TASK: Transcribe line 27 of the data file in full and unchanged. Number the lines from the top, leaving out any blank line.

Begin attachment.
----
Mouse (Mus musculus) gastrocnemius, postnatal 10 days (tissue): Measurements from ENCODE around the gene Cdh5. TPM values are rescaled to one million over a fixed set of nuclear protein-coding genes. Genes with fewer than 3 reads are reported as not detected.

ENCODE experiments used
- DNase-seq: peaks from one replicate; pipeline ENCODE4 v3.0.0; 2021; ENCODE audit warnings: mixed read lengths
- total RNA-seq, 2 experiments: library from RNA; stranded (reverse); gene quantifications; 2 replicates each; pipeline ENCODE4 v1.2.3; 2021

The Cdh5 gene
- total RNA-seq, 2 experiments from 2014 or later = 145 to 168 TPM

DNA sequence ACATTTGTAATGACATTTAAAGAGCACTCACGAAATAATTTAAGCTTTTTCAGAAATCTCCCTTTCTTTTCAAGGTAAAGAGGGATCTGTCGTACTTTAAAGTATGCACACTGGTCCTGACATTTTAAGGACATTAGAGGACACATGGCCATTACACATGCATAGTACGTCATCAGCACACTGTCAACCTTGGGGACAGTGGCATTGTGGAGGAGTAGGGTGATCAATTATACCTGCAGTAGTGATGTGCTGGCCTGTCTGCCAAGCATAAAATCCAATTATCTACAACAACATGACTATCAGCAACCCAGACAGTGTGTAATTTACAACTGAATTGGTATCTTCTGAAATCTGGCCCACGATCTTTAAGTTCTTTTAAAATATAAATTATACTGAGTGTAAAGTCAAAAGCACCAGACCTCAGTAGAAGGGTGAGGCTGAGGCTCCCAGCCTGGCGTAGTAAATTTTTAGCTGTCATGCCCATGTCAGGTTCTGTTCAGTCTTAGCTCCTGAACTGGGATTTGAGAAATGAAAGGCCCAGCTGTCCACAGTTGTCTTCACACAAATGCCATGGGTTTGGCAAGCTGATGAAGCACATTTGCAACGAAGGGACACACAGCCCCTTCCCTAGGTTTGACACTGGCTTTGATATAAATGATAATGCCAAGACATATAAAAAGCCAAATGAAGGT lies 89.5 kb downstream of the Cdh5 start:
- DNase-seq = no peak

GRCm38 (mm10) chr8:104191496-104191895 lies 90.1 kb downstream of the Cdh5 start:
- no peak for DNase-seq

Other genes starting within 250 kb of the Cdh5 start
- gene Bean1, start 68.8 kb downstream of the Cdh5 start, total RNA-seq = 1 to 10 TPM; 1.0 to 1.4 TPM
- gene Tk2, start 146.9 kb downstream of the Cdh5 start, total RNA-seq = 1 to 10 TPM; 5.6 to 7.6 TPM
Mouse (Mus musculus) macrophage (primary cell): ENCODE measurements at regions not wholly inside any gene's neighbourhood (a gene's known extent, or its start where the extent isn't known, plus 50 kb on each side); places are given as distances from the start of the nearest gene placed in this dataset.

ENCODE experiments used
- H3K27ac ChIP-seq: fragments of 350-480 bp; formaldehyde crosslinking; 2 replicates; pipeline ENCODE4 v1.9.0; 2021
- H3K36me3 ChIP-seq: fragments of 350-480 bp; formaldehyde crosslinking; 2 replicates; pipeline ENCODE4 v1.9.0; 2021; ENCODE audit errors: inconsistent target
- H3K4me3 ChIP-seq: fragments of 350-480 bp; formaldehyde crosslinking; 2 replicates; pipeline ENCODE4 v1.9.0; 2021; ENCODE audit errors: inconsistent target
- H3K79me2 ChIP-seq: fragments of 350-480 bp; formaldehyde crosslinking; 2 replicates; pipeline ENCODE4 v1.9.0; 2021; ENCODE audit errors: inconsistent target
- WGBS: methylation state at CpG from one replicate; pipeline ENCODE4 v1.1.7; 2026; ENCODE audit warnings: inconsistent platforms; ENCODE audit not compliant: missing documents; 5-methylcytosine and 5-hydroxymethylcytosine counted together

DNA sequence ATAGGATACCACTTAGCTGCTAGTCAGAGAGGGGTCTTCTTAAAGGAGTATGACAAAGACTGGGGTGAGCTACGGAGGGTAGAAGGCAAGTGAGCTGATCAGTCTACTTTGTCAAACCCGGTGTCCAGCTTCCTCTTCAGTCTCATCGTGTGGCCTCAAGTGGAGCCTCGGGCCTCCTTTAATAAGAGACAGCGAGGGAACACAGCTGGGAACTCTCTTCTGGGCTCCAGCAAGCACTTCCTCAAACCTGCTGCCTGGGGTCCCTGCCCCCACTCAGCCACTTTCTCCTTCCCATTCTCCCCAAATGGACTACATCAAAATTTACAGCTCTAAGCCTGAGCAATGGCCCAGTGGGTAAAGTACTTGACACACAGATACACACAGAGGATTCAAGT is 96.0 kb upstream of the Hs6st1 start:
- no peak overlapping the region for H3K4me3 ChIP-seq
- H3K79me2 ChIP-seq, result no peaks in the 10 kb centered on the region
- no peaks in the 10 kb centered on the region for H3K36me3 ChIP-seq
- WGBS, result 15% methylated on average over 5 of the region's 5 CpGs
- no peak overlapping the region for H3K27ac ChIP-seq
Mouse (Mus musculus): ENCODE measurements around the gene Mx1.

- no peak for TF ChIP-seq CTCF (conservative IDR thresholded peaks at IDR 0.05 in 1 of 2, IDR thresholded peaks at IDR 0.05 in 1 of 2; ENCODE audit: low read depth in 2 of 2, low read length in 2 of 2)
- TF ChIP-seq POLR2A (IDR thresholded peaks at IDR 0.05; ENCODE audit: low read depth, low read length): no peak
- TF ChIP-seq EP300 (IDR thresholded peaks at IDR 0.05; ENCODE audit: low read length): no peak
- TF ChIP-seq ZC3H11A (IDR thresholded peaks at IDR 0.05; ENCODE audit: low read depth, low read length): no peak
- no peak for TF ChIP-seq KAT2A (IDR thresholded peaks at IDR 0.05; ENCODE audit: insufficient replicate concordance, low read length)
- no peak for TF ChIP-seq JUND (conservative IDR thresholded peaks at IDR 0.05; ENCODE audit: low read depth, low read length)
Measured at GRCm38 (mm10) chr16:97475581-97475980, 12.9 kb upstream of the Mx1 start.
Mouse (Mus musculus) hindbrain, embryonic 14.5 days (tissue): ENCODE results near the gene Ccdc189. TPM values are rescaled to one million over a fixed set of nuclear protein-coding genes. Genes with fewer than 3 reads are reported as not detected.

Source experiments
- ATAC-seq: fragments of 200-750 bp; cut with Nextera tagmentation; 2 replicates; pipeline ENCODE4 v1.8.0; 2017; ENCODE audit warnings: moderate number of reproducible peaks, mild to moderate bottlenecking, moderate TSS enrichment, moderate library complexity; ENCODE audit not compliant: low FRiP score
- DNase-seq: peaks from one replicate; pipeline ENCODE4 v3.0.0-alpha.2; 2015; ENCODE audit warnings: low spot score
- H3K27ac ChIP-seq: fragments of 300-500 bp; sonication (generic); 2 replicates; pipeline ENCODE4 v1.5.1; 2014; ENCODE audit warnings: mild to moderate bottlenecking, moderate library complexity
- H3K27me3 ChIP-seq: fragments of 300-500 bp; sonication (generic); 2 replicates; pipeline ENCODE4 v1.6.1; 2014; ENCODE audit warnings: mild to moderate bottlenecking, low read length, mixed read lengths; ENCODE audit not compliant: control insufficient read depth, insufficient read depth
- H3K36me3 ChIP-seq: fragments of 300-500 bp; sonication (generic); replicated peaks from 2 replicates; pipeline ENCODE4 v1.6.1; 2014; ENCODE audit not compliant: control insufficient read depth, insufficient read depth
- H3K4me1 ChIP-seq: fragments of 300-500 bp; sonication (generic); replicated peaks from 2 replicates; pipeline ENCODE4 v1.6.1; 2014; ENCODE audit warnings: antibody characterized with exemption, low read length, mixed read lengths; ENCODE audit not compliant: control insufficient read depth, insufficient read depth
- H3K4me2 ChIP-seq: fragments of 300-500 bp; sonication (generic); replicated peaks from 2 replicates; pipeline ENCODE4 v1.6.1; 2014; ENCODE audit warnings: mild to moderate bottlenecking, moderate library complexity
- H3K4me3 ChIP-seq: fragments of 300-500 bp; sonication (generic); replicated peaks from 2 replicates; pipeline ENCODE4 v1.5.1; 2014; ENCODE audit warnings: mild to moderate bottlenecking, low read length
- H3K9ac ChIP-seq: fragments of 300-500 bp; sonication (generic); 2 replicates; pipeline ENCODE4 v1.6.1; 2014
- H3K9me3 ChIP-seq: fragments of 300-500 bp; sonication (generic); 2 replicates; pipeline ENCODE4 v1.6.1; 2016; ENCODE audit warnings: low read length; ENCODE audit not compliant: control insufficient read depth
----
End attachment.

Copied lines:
Mouse (Mus musculus): ENCODE measurements around the gene Mx1.